Stoics believe that your thoughts and feelings (“internals”) are a source of power that can change the way you experience life. Even in stressful circumstances where everything else is outside your control, you still have the ability to govern your own emotions. This approach helps you break out of the “victim” mindset and take charge of your own frame of mind. Meditation and mindfulness are powerful ways to build mental fortitude. Epictetus, a Stoic philosopher who was born into slavery and crippled as a child, famously wrote:
Where is the good? In the will…If anyone is unhappy, let him remember that he is unhappy by reason of himself alone.
3. Prepare for the worst
Marcus Aurelius offers leaders an unexpected piece of advice:
Begin each day by telling yourself: Today I shall be meeting with interference, ingratitude, insolence, disloyalty, ill-will, and selfishness.
Reminding yourself of unpleasant possibilities enables you to prepare for them – be it during a tough conversation, a negotiation or just a regular day at the office. This way, you won’t freeze or be caught off guard when things go wrong. No, you don’t need to discard positive thinking altogether; simply make some space in your day for “negative thinking” as well. In Why Today’s Best Business Leaders Look to Stoicism, Aytekin Tank describes a Stoic method called “premeditatio malorum” (premeditation of evils) to help you manage fear:
Imagine your most dreaded outcome in any situation. Worst case scenario: You’re psychologically prepared for whatever the future holds. Best possible scenario: You realize that even the worst outcome won’t kill you, and maybe that original fear loses its teeth.
4. Fail on purpose
One way to develop character is to take the hard route. Ancient Stoics would intentionally practice discomfort and put themselves in situations where failure was likely. This practice builds resilience, enabling you to bounce back from sudden disasters at work (and in life!). It also takes away irrational fear of failure, making you more willing to take risks. In 4 Reasons Why Stoics Make Great Leaders, LaRae Quy suggests the following:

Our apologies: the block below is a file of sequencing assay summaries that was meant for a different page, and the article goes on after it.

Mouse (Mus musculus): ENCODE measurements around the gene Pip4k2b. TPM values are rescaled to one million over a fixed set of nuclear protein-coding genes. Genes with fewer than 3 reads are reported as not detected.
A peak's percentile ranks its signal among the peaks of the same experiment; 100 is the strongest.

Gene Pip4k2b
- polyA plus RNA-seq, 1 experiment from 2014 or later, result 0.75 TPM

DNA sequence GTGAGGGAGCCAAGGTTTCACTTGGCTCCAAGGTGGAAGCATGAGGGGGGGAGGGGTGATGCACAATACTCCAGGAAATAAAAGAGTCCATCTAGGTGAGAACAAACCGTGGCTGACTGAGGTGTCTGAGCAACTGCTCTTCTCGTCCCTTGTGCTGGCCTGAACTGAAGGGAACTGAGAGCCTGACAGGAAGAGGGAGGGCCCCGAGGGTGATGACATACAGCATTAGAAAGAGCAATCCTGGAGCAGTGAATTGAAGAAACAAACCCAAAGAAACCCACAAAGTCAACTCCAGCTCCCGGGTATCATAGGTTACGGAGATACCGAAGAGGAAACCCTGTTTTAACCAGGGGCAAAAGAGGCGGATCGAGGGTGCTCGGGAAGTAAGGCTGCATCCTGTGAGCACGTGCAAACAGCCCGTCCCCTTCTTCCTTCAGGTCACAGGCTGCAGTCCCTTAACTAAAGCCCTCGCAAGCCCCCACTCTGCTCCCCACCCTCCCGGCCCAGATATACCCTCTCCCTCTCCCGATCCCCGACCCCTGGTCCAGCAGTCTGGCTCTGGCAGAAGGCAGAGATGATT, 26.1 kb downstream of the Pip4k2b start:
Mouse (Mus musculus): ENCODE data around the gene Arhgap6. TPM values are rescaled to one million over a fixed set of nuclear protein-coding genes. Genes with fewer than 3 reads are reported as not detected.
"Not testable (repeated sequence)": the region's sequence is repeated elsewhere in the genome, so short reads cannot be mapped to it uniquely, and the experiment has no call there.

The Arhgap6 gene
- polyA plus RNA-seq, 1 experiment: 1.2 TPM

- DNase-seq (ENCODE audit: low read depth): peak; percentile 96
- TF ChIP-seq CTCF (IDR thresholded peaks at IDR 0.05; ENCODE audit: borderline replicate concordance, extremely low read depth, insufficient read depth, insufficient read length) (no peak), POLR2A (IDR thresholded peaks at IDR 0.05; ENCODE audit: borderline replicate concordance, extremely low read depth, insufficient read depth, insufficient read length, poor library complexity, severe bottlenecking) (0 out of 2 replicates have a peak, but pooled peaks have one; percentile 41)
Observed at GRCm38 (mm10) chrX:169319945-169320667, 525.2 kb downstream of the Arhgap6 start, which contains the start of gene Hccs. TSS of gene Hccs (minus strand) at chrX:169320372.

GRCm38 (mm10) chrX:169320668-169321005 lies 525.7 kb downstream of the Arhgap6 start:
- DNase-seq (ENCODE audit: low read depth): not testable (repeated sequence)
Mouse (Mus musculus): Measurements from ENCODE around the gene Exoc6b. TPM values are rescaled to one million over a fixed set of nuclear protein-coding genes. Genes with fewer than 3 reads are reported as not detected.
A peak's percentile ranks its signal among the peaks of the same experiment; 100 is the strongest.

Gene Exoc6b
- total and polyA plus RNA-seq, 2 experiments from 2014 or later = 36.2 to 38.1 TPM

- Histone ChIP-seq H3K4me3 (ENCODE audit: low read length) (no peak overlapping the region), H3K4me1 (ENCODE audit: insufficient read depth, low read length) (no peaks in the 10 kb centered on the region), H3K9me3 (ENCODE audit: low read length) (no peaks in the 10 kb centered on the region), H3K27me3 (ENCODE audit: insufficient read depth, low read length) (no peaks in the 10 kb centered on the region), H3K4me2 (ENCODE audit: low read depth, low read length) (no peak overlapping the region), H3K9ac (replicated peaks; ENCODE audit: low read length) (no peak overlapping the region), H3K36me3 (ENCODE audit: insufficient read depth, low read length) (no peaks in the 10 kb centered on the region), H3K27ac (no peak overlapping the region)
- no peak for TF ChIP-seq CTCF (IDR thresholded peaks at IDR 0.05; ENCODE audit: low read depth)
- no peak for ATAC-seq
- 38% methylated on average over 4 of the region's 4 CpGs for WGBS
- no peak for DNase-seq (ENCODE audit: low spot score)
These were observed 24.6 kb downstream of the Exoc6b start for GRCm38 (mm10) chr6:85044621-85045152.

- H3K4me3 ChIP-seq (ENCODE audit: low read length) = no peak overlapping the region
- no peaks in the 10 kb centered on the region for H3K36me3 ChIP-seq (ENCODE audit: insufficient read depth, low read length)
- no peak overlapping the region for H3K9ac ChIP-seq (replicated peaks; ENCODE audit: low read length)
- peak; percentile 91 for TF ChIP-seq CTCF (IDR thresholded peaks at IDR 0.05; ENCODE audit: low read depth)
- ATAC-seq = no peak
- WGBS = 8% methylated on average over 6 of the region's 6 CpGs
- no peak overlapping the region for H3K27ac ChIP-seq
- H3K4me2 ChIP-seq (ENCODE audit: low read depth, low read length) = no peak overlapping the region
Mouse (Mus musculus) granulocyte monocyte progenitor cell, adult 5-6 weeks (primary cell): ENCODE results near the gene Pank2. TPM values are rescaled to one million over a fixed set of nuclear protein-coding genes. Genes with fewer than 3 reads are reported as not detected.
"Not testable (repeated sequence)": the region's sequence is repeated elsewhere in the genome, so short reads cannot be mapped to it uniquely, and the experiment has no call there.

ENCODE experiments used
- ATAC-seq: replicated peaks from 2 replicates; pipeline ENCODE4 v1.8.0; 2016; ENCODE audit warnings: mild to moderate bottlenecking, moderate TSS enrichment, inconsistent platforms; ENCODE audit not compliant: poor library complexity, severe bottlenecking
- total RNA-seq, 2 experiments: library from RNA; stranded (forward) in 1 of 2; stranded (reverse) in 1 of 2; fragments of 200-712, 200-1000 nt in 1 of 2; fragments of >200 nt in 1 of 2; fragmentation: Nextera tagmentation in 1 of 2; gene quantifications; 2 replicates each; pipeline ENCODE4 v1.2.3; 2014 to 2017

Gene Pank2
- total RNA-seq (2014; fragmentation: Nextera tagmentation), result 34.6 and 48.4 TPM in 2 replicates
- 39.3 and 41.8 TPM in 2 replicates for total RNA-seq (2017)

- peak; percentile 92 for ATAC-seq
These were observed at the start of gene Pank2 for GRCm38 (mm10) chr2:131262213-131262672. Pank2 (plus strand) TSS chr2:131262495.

If you want to increase your performance, set high goals where you have a 50-70% chance of success. According to psychologist and Harvard researcher David McClelland, that’s the sweet spot for high achievers. When you fail half the time, it motivates you to figure out what you should do differently and try again.
5. Stay objective in success
While we talk a lot about dealing with hardship, we don’t really talk about dealing with success – we think of it as merely to be enjoyed. In Stoic thinking, however, it’s important to stay reasonable and balanced even in times of great happiness. In an interview with Knowledge@Wharton, psychotherapist and practicing Stoic Donald Robertson elaborates:
The Stoics were quite cautious about the danger implicit in certain pleasant feelings or positive feelings, or feelings of happiness… If we get too carried away enjoying certain things, sometimes we make bad decisions, so we need to retain our senses. We need not to lose it when we’re having too much of a good time. Sometimes we can act irrationally when we’re happy.
6. Turn problems around
Resist the temptation to always think of events in terms of “good” or “bad”. Stoics see every experience as an opportunity to practice and build virtues. For example, if a project is taking longer than anticipated to get off the ground due to factors outside your control, use it as an opportunity to do extra due diligence and to cultivate patience.
7. Seize the day
An important pillar of Stoicism is to make the most of each day and not waste the limited time we have. The Stoic philosopher Seneca would ask himself three questions every day:
- How am I better today?
- What did I do with my time?
- What were my outcomes?
Incorporate this simple practice into your daily routine to hold yourself accountable for getting things done and staying on track.